Travel etiquette tip: Don’t stop in the middle of the jetbridge

You know how it is. Your flight has been delayed, but you’ve finally landed at your destination and you’re anxious to get off the suitcase handleplane. Impatiently, you wait for the seats ahead of you to clear. Once it’s your turn, you grab your suitcase out of the overhead bin and dash for the door. But about halfway down the jetbridge you realize you’re uncomfortable  carrying your bag and you’d like to roll it.

At this point, you have a decision to make. You can stop right where you are, in the middle of the jetbridge, and try to be super quick about getting your suitcase handle out so that you don’t slow down. That’s the decision I usually make, and I’m typically really fast and can do it without stopping at all. However, several weeks ago I was traveling with my older suitcase and the handle was stuck and wouldn’t come out. I was forced to stop in the middle of the jetbridge and mess with the handle until it extended all the way. Unfortunately, the guy behind me was not prepared for me to stop and bumped into me. Whoops! Definitely not what I was aiming for. (Pictured: the offending handle.)

Since then, any time I’ve needed to pause after getting off the plane I have been moving over to the side of the jetbridge. Same goes for once I’m actually in the airport—I will move over to the side to get out of others’ way. One thing I’ve seen people do as their walking up the jetbridge is hold their suitcase in their right hand and reach over with their left, extend the handle while they’re still walking, then grab the handle with their right hand. All without missing a beat. I’ve tried it a few times, and while it’s a bit awkward it works well.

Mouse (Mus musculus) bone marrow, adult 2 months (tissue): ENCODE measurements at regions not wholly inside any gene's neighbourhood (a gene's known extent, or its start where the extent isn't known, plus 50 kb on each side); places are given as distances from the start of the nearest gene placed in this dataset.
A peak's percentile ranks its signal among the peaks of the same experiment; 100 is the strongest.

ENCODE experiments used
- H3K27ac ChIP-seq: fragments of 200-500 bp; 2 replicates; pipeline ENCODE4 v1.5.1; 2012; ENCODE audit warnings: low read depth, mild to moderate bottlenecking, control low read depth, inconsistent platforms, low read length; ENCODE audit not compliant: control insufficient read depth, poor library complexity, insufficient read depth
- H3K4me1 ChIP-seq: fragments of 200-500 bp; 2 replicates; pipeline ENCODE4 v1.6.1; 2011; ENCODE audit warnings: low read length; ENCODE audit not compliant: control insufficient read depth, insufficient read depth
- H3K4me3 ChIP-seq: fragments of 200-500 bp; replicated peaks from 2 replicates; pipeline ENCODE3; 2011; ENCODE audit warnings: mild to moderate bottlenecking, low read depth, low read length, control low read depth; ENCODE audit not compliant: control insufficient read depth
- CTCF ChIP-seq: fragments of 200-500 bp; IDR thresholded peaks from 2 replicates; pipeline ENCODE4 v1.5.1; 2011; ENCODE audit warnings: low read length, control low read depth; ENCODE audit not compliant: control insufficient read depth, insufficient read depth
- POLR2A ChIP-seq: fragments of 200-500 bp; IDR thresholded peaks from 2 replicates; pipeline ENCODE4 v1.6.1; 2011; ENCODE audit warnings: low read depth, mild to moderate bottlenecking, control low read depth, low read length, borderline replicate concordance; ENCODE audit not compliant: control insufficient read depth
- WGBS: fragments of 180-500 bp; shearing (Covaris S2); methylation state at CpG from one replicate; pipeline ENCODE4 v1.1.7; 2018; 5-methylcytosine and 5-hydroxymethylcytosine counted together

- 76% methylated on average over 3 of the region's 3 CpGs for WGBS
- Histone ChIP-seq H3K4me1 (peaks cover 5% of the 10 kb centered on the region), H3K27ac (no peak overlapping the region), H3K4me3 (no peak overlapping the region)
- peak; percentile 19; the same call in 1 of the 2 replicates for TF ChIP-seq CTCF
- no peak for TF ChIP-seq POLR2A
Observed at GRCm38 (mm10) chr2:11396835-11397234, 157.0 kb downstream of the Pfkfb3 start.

Readers, when do you start rolling your suitcase—while on the plane or in the jetbridge?

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Comments

  1. I totally agree with you. Sometimes, it’s annoying how people don’t pay attention to what’s around them. Even when just walking (anywhere) and suddenly stopping and having the person behind you “jump” from the surprise.
    Also, in this new age of paying for bags, people tend to bring tons of stuff as carry on. I don’t get it. Why would someone need 25 t-shirts for a 7-days vacation in Florida? Just because they can bring them and it fits in the bag? And on top of that, these people buy stuff in the duty-free shops, get another bag of fast food for the airplane, and, of course, the neck pillow that they can’t skip on having it for this 3-hours flight.

  2. What I really don’t understand are people who wait for their friends or family members in the jetbridge and blocking absolute everyone. The jetbridge only has one exit so it’s not like you could miss each other.

    In regards to rollercase and getting handle out while walking…I carry the bag with my left hand, pull out the handle with my right hand and swing it across my front from left to tight with the case sort of touching down like a plane with its two wee wheels. All without stopping. Always makes me feel so cool. Haha.

  3. This piece describes a situation so obvious that it should not have been needed. Is nobody now taught that you should not impede a public thoroughfare? Either leave or go to the side if you want to have a conversation, fix something, or otherwise cause a break in the flow of traffic. If there are 2 of you, go to the same side to chat-dont talk across a corridor or passage. A jet bridge is a public thoroughfare. So is an elevator.

  4. Break down the hyphenated word, “carry-on”, and you’ll see it makes no mention of wheels. If you can’t physically carry it, don’t bring it.

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